We had not climbed far before we were stopped by a sudden burst of
prospect, so singular and beautiful that it was like a flash of images from another world. We stood with our backs to the hill of the island, which we were ascending, and which shut out Ben Lomond entirely, and all the upper part of the lake, and we looked towards the foot of the lake, scattered over with islands without beginning and without end. The sun shone, and the distant hills were visible, some through sunny mists, others in gloom with patches of sunshine; the lake was lost under the low and distant hills, and the islands lost in the lake, which was all in motion with travelling fields of light, or dark shadows under rainy clouds. There are many hills, but no commanding eminence at a distance to confine the prospect, so that the land seemed endless as the water.
Dorothy Wordsworth, Recollections of a Tour Made in Scotland A.D. 1803
A (happy) busy day today with much driving on a the freeway with all its horrible
merging lanes. Tonight, as the children sleep beside me, I'm glad to be able to dive back in time to Miss Dorothy's tour of Scotland. Travelling with her brother, the more famous William, and sometimes their friend Coleridge, they walk and sometimes journey in a little two person cart she calls a car, and sometimes travel in row boats. Often they follow little one person sheep tracks. It is very restful indeed. Dorothy is not so concerned with people as places, and has very decided ideas about how things ought to look (Scotland is sadly lacking in hedgerows in her opinion) but sometimes she has a passage like the one above, which reads like a beautiful poem. Sometimes you come across a person living far back in the past who you would really love to meet - for me, Dorothy is high on the list.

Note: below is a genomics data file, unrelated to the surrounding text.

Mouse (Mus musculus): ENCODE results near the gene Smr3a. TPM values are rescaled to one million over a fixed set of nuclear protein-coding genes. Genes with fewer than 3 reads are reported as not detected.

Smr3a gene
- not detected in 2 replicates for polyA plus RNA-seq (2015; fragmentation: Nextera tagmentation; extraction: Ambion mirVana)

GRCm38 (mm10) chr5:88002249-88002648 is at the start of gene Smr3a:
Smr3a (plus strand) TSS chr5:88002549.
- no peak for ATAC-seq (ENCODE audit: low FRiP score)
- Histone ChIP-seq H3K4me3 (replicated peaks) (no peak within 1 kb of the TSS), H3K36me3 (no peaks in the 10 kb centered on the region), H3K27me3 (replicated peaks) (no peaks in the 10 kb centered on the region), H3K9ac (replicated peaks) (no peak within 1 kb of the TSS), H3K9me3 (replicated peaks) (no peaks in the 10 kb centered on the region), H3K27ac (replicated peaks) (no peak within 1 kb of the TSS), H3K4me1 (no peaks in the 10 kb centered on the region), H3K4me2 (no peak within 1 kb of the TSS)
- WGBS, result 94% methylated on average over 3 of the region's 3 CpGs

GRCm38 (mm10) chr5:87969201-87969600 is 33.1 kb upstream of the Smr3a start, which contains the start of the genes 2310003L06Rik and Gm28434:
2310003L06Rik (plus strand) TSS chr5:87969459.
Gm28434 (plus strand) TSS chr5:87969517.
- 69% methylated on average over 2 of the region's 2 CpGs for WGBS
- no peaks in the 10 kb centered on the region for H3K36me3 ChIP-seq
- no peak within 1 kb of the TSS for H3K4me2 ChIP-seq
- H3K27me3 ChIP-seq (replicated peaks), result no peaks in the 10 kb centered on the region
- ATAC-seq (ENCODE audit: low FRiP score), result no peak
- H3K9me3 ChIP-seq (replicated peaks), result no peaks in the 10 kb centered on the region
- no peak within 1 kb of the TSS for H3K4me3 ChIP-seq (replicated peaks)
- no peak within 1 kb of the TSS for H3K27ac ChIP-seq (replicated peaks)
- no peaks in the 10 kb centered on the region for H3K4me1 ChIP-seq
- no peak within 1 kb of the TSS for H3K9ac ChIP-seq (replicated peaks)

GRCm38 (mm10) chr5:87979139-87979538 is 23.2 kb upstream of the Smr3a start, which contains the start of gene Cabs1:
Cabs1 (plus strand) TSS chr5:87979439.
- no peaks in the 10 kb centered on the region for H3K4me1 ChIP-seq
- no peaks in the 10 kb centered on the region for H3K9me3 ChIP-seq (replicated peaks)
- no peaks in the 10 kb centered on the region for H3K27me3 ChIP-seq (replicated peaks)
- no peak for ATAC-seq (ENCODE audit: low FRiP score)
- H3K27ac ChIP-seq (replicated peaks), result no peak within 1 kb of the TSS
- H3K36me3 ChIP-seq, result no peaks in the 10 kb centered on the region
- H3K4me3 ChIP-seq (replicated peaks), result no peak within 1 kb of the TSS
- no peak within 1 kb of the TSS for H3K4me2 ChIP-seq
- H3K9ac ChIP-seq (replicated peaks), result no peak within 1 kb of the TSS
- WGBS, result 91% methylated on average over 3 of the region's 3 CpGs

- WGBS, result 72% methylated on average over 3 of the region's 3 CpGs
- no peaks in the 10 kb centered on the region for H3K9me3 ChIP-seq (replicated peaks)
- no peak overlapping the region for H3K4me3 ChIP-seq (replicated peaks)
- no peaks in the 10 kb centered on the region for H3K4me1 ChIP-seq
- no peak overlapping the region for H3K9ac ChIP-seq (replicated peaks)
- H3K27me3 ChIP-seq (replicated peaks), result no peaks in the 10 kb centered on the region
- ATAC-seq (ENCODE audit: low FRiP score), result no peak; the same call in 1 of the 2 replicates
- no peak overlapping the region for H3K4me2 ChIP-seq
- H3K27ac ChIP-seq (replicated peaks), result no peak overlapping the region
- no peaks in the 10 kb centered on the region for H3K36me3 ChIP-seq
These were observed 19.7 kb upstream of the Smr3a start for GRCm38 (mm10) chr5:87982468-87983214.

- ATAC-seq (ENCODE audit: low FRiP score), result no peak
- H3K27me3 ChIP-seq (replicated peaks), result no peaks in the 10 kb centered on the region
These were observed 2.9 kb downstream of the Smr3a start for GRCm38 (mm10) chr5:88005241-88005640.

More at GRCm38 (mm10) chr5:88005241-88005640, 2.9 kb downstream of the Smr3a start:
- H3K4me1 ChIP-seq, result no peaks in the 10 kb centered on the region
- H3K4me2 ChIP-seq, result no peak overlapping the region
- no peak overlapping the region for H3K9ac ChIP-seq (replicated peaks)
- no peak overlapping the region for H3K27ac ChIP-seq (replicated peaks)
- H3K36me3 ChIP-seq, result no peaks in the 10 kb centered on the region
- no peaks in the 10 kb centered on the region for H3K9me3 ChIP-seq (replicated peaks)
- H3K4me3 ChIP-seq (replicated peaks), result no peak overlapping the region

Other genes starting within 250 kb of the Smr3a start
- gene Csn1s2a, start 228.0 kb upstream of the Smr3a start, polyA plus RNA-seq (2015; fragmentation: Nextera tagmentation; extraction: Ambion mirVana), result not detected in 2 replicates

Jane Austen's heroines often have similar views on landscapesReplyDelete